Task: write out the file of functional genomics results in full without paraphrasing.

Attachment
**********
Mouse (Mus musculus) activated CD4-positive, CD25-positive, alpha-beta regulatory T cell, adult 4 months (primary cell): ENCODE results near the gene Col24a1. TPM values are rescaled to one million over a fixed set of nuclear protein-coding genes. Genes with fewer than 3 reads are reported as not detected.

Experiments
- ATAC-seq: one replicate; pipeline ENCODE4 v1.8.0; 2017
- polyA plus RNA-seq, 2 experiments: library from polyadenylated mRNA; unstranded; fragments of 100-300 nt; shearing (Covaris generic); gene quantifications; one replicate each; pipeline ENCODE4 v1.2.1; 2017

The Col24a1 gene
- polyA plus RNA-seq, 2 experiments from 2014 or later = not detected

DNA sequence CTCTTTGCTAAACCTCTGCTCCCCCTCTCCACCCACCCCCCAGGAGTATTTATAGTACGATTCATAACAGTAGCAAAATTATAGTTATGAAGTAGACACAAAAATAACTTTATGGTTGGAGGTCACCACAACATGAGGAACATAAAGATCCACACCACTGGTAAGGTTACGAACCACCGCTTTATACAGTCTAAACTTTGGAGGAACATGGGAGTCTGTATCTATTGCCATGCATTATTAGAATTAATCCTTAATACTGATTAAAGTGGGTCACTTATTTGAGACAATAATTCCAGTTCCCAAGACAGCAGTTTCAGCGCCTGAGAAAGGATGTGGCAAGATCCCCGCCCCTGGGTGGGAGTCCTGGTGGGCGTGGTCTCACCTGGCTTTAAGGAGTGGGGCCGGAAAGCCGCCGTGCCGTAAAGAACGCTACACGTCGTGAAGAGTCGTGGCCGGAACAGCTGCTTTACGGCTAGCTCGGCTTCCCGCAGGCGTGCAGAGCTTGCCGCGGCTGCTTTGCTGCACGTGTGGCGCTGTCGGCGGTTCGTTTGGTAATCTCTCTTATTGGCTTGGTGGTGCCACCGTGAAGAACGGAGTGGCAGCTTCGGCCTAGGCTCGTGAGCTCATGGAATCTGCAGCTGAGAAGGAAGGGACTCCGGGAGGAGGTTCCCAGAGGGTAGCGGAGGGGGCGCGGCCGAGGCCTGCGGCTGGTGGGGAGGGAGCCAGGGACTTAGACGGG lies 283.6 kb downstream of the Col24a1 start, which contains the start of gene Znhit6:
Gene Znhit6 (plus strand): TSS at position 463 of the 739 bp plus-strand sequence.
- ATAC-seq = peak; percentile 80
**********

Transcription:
Mouse (Mus musculus) activated CD4-positive, CD25-positive, alpha-beta regulatory T cell, adult 4 months (primary cell): ENCODE results near the gene Col24a1. TPM values are rescaled to one million over a fixed set of nuclear protein-coding genes. Genes with fewer than 3 reads are reported as not detected.

Experiments
- ATAC-seq: one replicate; pipeline ENCODE4 v1.8.0; 2017
- polyA plus RNA-seq, 2 experiments: library from polyadenylated mRNA; unstranded; fragments of 100-300 nt; shearing (Covaris generic); gene quantifications; one replicate each; pipeline ENCODE4 v1.2.1; 2017

The Col24a1 gene
- polyA plus RNA-seq, 2 experiments from 2014 or later = not detected

DNA sequence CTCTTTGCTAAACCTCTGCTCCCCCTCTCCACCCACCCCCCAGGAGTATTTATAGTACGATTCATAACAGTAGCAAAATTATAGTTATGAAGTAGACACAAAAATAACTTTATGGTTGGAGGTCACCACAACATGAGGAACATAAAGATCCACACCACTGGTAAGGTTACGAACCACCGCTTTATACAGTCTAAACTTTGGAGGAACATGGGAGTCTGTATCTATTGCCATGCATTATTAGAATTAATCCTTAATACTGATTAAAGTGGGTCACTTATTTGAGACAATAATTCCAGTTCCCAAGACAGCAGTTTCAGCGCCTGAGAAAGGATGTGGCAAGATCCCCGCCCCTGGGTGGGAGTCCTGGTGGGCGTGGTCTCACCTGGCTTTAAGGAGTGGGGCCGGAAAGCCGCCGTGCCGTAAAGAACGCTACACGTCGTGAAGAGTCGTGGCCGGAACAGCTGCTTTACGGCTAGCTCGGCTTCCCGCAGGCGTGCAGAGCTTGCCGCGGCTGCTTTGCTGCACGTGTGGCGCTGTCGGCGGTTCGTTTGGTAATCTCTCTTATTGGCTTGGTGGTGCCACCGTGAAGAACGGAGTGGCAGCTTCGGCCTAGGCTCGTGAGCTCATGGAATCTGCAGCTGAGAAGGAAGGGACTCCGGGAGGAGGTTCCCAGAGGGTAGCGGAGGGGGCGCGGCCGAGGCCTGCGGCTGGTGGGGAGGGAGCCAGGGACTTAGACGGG lies 283.6 kb downstream of the Col24a1 start, which contains the start of gene Znhit6:
Gene Znhit6 (plus strand): TSS at position 463 of the 739 bp plus-strand sequence.
- ATAC-seq = peak; percentile 80